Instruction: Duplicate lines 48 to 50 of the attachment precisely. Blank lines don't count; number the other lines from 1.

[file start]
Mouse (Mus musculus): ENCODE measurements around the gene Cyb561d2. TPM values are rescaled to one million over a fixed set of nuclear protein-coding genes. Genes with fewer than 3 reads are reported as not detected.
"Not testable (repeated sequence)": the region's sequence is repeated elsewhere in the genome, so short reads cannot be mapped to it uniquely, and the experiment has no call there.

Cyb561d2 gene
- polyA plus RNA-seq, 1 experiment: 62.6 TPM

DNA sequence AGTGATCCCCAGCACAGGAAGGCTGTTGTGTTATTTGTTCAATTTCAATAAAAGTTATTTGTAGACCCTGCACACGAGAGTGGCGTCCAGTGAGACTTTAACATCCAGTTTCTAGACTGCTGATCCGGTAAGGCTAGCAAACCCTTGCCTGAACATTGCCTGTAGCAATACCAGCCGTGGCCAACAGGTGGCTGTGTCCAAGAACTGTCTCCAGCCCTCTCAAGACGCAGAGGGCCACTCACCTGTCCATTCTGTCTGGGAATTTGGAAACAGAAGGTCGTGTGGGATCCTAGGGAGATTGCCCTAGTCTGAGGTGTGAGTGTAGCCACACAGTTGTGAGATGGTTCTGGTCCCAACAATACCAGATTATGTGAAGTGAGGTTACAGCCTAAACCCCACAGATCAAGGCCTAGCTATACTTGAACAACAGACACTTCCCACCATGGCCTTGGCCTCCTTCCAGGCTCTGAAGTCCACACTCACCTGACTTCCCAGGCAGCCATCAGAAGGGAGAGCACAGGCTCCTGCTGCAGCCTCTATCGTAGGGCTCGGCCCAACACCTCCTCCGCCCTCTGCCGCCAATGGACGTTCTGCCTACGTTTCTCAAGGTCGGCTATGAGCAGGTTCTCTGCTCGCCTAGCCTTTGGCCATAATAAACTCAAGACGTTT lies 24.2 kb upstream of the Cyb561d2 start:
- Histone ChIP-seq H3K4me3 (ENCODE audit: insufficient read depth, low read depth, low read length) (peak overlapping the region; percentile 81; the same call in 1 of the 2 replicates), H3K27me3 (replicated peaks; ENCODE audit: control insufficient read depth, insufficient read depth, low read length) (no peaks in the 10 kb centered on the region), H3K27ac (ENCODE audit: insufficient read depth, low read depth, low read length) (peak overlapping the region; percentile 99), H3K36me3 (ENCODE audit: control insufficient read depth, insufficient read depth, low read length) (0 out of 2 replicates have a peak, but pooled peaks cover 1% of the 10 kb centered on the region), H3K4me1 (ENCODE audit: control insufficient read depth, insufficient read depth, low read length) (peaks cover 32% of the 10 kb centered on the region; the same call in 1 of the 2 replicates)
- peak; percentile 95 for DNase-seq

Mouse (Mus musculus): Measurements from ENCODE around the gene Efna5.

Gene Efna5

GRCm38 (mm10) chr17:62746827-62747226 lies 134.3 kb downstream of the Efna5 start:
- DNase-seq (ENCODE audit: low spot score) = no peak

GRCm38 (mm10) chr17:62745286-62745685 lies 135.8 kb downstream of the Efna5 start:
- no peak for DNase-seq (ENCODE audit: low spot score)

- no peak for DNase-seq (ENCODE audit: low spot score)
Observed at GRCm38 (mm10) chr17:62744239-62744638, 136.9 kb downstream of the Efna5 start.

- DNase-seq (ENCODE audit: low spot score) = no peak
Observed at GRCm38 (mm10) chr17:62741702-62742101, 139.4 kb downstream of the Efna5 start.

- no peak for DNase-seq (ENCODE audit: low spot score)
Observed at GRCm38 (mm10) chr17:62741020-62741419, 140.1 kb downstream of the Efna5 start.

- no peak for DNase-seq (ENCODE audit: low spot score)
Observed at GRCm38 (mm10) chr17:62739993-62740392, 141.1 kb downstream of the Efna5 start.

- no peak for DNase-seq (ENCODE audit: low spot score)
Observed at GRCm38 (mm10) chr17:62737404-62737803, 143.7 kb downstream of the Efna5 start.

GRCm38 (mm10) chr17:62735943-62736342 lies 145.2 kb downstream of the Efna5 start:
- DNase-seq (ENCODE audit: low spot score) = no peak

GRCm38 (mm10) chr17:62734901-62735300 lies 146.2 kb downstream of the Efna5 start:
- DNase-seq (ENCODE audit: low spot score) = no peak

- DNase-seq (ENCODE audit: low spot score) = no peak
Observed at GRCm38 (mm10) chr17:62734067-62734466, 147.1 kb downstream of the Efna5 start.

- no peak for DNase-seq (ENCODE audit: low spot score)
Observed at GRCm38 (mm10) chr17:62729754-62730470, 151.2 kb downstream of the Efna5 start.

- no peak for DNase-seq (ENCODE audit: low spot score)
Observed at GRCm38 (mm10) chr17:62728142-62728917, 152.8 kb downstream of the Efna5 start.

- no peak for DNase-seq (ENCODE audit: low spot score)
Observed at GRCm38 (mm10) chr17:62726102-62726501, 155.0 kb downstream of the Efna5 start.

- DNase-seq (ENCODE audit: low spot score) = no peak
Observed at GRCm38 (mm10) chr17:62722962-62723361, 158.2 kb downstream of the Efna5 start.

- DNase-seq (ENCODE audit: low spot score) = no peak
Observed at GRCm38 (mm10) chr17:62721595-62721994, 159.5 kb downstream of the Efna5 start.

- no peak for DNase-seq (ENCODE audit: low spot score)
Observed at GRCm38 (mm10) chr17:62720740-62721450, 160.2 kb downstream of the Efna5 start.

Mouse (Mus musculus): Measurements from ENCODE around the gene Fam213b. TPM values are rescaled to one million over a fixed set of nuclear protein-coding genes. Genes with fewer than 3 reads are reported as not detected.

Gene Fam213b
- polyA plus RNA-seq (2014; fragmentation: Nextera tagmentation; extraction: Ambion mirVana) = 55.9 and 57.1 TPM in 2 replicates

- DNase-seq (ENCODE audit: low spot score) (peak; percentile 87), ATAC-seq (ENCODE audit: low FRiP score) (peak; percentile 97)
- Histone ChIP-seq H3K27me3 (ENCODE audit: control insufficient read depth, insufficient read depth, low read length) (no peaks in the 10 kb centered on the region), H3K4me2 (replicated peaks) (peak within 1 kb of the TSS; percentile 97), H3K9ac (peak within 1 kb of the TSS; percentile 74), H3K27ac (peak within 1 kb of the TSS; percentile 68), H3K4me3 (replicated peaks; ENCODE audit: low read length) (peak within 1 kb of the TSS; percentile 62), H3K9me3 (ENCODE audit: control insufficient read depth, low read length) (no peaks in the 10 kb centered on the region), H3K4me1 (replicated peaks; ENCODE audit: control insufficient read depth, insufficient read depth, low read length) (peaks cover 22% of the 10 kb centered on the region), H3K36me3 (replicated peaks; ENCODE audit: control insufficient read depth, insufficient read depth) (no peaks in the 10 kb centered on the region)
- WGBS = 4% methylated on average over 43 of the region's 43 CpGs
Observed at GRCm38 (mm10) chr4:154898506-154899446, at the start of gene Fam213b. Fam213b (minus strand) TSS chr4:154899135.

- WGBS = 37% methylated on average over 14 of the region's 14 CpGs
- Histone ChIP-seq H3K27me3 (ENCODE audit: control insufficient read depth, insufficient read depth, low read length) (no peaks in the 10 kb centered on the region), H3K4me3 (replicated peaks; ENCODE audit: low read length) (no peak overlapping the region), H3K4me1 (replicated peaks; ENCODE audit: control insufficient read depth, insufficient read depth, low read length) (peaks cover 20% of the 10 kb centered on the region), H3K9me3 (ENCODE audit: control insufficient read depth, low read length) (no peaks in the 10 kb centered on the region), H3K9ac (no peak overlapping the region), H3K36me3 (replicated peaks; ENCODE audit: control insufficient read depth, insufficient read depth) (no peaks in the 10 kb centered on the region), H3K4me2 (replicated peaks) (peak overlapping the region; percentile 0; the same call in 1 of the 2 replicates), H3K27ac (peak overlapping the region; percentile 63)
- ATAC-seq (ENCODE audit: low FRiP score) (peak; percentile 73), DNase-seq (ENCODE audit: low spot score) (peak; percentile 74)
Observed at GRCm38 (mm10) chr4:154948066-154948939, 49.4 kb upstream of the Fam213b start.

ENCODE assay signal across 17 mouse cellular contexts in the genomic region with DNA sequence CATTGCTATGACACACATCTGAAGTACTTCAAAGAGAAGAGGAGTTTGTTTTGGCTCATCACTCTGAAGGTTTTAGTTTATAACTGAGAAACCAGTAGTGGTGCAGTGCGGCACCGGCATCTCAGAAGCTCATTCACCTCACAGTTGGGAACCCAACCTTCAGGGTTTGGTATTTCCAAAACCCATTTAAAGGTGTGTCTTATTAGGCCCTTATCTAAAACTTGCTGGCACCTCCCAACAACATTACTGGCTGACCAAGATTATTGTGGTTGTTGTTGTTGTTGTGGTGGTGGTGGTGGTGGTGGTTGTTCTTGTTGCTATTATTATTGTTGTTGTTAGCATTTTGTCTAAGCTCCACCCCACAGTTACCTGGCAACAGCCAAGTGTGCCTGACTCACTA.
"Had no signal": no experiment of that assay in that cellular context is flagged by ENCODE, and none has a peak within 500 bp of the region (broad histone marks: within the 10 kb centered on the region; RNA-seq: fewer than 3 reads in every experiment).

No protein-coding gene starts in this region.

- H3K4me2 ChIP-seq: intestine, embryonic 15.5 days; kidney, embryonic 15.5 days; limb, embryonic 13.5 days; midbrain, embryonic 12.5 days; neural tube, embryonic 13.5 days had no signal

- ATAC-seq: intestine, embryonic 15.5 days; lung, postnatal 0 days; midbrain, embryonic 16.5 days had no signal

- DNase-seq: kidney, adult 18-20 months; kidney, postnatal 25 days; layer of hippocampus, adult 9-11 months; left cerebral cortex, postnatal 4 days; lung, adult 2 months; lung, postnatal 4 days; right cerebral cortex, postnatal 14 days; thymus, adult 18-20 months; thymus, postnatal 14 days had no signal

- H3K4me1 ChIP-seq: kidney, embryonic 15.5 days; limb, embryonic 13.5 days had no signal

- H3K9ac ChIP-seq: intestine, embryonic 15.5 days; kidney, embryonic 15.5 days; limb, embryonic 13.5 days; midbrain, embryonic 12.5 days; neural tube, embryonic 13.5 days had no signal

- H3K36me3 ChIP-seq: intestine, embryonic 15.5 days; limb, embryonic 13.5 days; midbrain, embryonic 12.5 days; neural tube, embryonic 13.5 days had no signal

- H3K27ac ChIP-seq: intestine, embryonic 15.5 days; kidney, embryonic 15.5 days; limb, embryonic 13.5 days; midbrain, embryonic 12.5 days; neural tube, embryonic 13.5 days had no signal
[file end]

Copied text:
Observed at GRCm38 (mm10) chr4:154898506-154899446, at the start of gene Fam213b. Fam213b (minus strand) TSS chr4:154899135.

- WGBS = 37% methylated on average over 14 of the region's 14 CpGs
- Histone ChIP-seq H3K27me3 (ENCODE audit: control insufficient read depth, insufficient read depth, low read length) (no peaks in the 10 kb centered on the region), H3K4me3 (replicated peaks; ENCODE audit: low read length) (no peak overlapping the region), H3K4me1 (replicated peaks; ENCODE audit: control insufficient read depth, insufficient read depth, low read length) (peaks cover 20% of the 10 kb centered on the region), H3K9me3 (ENCODE audit: control insufficient read depth, low read length) (no peaks in the 10 kb centered on the region), H3K9ac (no peak overlapping the region), H3K36me3 (replicated peaks; ENCODE audit: control insufficient read depth, insufficient read depth) (no peaks in the 10 kb centered on the region), H3K4me2 (replicated peaks) (peak overlapping the region; percentile 0; the same call in 1 of the 2 replicates), H3K27ac (peak overlapping the region; percentile 63)